• Once your puppy confidently approaches and interact with all family members, you can start introducing new people. Evaluate how he or she reacts to each new person, and adjust the programme if you see signs of anxiety.
  • When your puppy is confident with several new people, you can start thinking about introducing them in different circumstances. For example, coming and going through a threshold (e.g. door in a household), and meeting people when they are in an outside garden or run.
  • The socialisation programme can then be expanded to include contact with children where possible. Older children can interact with puppies, but should be helped to understand how to handle and play with puppies before the interaction begins. It can be better to get children to start by doing some simple training exercises that the puppy already knows (e.g. sit), rather than handling straight away. Contact with children should be supervised at all times to prevent any inadvertent negative experiences for either. Where younger children or babies are introduced to puppies, they should be held by their parents.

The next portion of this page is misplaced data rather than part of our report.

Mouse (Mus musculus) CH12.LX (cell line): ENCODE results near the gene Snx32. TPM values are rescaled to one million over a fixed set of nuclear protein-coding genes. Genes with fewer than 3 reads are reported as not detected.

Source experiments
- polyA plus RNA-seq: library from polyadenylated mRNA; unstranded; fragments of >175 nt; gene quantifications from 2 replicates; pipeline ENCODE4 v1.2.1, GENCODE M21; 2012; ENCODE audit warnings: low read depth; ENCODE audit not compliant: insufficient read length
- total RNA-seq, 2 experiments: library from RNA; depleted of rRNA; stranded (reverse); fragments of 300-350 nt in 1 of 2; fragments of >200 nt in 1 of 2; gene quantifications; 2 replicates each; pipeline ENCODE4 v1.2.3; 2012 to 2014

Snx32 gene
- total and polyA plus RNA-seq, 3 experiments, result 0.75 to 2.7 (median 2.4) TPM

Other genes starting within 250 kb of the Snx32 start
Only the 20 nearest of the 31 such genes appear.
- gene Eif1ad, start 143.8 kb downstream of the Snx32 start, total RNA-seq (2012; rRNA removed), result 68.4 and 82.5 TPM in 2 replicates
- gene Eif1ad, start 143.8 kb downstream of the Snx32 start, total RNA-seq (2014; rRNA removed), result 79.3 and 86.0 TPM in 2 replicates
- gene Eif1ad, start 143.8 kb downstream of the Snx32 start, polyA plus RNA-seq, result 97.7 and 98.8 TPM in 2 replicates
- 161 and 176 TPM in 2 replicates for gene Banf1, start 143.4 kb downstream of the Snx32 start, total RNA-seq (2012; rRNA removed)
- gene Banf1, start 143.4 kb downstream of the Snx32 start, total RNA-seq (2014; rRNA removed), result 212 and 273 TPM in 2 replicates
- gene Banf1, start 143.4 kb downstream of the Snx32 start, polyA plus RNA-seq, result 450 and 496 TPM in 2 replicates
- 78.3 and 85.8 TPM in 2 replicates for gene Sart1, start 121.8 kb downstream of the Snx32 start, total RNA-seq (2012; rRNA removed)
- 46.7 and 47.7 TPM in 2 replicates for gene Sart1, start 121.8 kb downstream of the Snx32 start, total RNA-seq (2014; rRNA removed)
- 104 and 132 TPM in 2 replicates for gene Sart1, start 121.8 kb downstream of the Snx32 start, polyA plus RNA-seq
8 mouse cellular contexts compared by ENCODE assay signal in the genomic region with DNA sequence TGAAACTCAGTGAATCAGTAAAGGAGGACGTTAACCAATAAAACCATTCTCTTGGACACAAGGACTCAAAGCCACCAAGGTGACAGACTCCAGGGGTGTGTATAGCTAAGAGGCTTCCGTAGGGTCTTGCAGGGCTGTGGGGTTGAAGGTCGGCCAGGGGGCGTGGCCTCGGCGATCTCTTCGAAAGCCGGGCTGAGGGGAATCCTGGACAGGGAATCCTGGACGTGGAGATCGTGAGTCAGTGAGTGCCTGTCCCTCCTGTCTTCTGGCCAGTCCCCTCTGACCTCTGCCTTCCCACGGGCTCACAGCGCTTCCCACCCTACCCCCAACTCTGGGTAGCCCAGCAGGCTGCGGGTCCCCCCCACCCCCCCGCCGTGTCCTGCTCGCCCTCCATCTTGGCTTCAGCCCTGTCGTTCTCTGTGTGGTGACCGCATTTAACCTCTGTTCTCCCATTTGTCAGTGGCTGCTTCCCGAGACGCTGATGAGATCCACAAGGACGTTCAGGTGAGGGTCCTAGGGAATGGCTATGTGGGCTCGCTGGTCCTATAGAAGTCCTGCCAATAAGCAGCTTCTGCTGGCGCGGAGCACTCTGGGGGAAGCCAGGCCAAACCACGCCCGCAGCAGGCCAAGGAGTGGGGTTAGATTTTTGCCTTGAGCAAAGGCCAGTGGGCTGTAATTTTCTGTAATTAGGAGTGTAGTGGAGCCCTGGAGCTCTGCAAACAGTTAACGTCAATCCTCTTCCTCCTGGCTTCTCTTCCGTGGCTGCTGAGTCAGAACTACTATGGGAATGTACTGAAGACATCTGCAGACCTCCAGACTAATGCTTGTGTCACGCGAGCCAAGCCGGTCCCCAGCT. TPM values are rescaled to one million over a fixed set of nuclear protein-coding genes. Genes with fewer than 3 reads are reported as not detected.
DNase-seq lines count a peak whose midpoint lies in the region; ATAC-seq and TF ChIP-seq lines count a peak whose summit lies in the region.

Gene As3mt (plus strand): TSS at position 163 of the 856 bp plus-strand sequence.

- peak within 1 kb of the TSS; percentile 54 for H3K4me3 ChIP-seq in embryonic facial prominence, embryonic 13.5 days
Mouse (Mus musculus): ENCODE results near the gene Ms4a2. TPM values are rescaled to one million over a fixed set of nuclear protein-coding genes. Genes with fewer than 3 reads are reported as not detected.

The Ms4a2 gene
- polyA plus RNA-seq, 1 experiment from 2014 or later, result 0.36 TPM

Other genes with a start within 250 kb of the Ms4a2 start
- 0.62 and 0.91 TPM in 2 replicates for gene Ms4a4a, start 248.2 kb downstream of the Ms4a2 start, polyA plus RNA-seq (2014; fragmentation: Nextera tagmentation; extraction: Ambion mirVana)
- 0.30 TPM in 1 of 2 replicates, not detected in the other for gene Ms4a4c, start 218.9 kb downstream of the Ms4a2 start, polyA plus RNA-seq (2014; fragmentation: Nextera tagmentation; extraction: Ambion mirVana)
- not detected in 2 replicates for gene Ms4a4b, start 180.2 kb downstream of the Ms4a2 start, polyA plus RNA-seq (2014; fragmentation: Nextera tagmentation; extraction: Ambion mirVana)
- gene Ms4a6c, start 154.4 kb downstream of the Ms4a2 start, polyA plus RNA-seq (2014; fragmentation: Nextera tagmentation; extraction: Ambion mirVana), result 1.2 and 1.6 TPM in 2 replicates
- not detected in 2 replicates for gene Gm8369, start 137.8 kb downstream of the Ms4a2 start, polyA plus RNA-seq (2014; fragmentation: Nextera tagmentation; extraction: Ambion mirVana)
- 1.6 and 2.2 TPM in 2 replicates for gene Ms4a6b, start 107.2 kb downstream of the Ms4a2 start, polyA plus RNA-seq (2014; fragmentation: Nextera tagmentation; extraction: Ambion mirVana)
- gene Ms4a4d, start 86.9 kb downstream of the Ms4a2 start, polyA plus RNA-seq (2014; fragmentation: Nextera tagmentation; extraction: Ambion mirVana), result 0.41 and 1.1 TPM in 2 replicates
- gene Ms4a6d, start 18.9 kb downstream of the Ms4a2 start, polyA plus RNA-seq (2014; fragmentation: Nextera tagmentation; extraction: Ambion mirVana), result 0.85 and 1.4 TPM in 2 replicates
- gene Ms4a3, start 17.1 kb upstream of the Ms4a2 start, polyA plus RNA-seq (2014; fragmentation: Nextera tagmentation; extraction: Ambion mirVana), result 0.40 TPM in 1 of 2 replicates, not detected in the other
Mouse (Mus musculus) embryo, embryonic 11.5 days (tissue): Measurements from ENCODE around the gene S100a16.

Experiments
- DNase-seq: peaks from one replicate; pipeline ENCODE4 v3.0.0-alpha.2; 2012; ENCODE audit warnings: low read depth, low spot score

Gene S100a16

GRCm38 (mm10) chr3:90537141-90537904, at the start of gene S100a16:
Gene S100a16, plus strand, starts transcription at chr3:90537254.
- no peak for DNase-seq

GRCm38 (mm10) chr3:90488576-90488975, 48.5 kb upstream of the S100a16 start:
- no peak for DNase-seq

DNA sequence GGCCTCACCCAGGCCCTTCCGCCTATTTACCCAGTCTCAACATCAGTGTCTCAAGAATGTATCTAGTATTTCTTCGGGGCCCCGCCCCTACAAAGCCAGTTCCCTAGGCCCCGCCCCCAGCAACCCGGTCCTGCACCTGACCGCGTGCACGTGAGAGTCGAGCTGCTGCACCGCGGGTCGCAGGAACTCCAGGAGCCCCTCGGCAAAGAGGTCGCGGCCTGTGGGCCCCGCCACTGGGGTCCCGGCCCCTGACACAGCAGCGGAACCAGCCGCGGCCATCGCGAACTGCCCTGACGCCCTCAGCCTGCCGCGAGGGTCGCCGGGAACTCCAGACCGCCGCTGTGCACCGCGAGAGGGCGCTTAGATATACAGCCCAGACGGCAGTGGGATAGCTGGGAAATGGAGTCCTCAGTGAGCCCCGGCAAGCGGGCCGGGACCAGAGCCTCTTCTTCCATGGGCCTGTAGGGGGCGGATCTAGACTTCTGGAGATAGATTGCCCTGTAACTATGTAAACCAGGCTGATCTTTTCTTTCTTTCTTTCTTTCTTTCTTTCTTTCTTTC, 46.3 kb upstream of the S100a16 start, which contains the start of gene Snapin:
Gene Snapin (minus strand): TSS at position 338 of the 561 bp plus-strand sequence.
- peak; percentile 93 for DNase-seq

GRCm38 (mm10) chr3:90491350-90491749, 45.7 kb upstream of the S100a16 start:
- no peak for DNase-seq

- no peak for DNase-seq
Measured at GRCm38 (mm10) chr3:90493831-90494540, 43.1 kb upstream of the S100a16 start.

• You can use ‘props’ to help introduce your puppy to the different types of things that people wear and do. For example asking visitors to interact with the puppies wearing a florescent jacket, motorcycle helmet or backpack makes for interesting dinner parties! These experiences will help puppies to learn that all these variations of how people appear are a normal part of life.

Different types of interaction

  • Pups need to accept that people come and go regularly from the house, and that this is not a cause for either anxiety or excitement. They also need to learn that periods of contact with family members sometimes involves interaction, but sometimes also periods when people are busy doing other things. Plus, accepting all sorts of different contact such as examining their ears, smoothing them all over, reaching over them, stepping over them, drying their feet and grooming them is important to prepare for domestic life.
  • Getting puppies used to people coming and going just needs the help of some friends or neighbours! Ask people to pop by for coffee, but prepare them to always wait for the puppy to be quiet and calm before saying hello. Lots of experiences of people coming and going makes it a less exciting event – and only getting a fuss when they are quiet will help them to learn how to react when visitors come to the house.
  • To ensure that puppies have the right expectations of contact with people, they need to both have periods of fun training and play, but also learn that sometimes people are present but not interacting with them.